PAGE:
RG4295.AM: Charles Hadsall, 1843-1915
Weston, Saunders County, Neb.: Farmer, dairyman, beekeeper
Size: 8 reels of microfilm containing 39 diaries
Charles Hadsall was born in 1843 in Luzerne County, Pennsylvania. During his youth he worked on the family's small farm. In 1863, at the age of twenty, he joined the 112th Regiment, 2nd Pennsylvania Heavy Artillery, Battalion M. It was during the Civil War that he began recording his experiences and observations in a daily diary. Following the war, he returned to his parent's home in Pennsylvania where he alternated between occasional school attendance, farm work and outside winter jobs.
Hadsall came to Nebraska in 1871, homesteading in Saunders County, approximately a mile east of Weston, Nebraska. He married Caroline O'Kane of Polo, Illinois, in 1874. They had eight children. Charles Hadsall was a successful farmer, dairyman and beekeeper. He was a member of the Republican Party, the Grange and the Farmers' Alliance. In 1900 he and his family moved to University Place, a Lincoln suburb, so that his sons could attend Nebraska Wesleyan University. In 1909 he purchased land in San Patricio County, Texas, where he spent his winters. Charles Hadsall died on November 19, 1915, and was buried in Weston, Nebraska.
SCOPE AND CONTENT NOTE
This collection consists of thirty-nine personal diaries kept by Charles Hadsall from 1863 to 1903 in which he recorded his experiences in the Civil War and on Pennsylvania and Nebraska farms. It is arranged in one series. The diaries served primarily as Hadsall's daily business journals in which he recorded income and expenses. In addition, the entries include references to everyday activities, from family affairs to the weather. Hadsall recorded miscellaneous information such as addresses, records of cash accounts and incidents from his war service on the undated memoranda sheets and flaps of several of the diaries. He also filled extraneous items such as letters, photographs, clippings, bills and receipts and cards in cover pockets of the volumes. The diaries cover a forty-year period with two exceptions, 1880 and 1902.
The diaries may be grouped into five parts, with each part representing a distinct phase in the life of Charles Hadsall and his family: (1) The War Years, 1863-1865. In addition to recording the mundane events in a soldier's life, Hadsall also described the progress of the war as he understood it from information obtained from other soldiers and newspapers. In 1863 he was stationed at Ft. Lincoln, Washington, D.C. In May of 1864 his company was sent to join General Ambrose Burnside. The unit was engaged in combat on June 5. Lists of the wounded in his company were kept in the back of the diaries for this period. (2) Life in Pennsylvania after the War, 1866-1870. The diarist described life on his parent's Pennsylvania farm, his occasional attendance at school and various winter jobs away from the farm. In the memoranda sections at the end of the volumes, Hadsall recalled his war experiences. In 1869 his uncle James and brother Ike talked about going west.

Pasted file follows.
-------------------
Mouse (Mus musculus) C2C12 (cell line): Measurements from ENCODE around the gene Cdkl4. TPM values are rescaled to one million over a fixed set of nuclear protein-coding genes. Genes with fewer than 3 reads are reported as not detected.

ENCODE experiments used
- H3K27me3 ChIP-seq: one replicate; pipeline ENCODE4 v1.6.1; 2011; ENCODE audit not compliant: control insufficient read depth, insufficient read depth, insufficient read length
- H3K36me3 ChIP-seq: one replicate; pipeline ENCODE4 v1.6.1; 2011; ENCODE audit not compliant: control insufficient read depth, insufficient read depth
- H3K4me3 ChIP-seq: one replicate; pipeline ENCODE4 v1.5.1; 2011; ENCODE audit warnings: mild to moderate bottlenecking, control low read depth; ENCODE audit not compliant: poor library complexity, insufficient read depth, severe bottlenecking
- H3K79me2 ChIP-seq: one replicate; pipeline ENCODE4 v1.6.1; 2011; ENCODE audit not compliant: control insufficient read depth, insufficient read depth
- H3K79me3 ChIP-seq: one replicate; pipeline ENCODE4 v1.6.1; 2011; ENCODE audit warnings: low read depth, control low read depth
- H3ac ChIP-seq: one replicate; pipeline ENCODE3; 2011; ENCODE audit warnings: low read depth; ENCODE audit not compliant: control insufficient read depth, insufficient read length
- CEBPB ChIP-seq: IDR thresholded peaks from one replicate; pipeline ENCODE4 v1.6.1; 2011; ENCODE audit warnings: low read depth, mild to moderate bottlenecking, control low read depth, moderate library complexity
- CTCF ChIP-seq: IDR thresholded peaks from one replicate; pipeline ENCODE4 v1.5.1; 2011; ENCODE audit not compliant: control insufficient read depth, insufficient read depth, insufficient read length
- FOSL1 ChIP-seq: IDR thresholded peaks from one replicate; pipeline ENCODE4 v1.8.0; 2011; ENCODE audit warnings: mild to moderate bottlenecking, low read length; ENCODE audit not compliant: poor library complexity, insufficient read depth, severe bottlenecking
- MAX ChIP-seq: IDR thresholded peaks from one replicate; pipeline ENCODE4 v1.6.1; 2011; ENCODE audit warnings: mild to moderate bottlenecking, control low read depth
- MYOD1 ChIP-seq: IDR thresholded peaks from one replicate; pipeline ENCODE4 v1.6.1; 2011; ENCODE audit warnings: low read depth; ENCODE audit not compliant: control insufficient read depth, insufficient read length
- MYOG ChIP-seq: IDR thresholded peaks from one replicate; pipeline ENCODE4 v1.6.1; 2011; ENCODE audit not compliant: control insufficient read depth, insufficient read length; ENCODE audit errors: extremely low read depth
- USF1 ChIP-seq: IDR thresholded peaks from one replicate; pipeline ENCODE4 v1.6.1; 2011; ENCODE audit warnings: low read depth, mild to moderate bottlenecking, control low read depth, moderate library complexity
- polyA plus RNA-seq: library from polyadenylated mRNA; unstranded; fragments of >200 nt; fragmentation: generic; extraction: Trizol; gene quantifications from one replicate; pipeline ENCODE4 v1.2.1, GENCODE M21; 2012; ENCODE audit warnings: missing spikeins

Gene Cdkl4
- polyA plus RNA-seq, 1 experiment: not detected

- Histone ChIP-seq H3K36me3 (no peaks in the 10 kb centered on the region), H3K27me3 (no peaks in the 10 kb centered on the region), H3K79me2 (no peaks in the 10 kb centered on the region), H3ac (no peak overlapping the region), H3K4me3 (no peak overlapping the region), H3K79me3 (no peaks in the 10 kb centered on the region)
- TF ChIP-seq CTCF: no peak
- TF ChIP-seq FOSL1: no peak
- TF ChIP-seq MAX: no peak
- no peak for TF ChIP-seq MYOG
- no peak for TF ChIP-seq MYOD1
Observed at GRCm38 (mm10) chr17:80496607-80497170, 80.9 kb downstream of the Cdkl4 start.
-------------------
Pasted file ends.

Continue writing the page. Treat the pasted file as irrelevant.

(3) Settlement in Nebraska, 1871-1872. Hadsall moved to Nebraska in January of 1871. His family joined him later that year. Diary entries describe the early experiences of home building and farming. (4) Life on the Prairie, 1873-1898. The diaries depict life in Nebraska during periods of boom and bust. Hadsall describes his participation in the Grange, the Republican Party and the Farmers' Alliance. He was a zealous Granger, skeptical Allianceman and ardent Republican. He and his wife, Caroline, had eight children and his diaries reflect family life on the Plains. Three of the children, all girls, died in childhood. Child mortality, common on the frontier, is chronicled. Caroline suffered from chronic illness, necessitating the use of hired labor to perform household as well as field work. The Hadsalls welcomed social contacts and often opened their home for Methodist prayer meetings. Confrontations with the harsh environment are illustrated in the journals by accounts of the grasshopper scourges of the mid-1870s and blizzards of the 1880s. The Hadsalls shared with other Nebraskans the economic hard times of the late 1880s. (5) Between Farm and Town, 1899-1903. The older children attended Nebraska Wesleyan University and in 1899 the family purchased a home in University Place, near the campus, while still maintaining the farm in Saunders County.
Series 1 - Diaries, 1863-1879; 1881-1901; 1903Reel 1 (control# 16409)
Reel 2 (control# 16410)
- 1867 (through Dec. 17)
Reel 3 (control# 16411)
- 1867 (Dec. 18-end)
Reel 4 (control# 16412)
Reel 5 (control# 16413)
- 1884 (through Dec. 26)
Reel 6 (control# 16414)
- 1884 (Dec. 27-end)
- 1889 (through Sept. 22)
Reel 7 (control# 16415)
- 1889 (Sept. 23-end)
- 1895 (through Mar. 2)
Reel 8 (control# 16425)
- 1895 (Mar. 4-end)
Agrarian radicalism -- Nebraska
Agricultural laborers -- Nebraska
Agricultural societies -- Nebraska
Blizzards -- Nebraska
Dairying -- Nebraska
Farm life -- Nebraska -- Saunders County
Frontier and pioneer life -- Nebraska -- Saunders County
Hadsall, Charles, 1843-1915
Homesteads and homesteading -- Nebraska -- Saunders County
Patrons of Husbandry (Neb.)
Saunders County (Neb.) -- History
United States -- History -- Civil War, 1861-1865 -- Personal narratives
Weston (Neb.) -- History
Encoded TMM 04-16-2010
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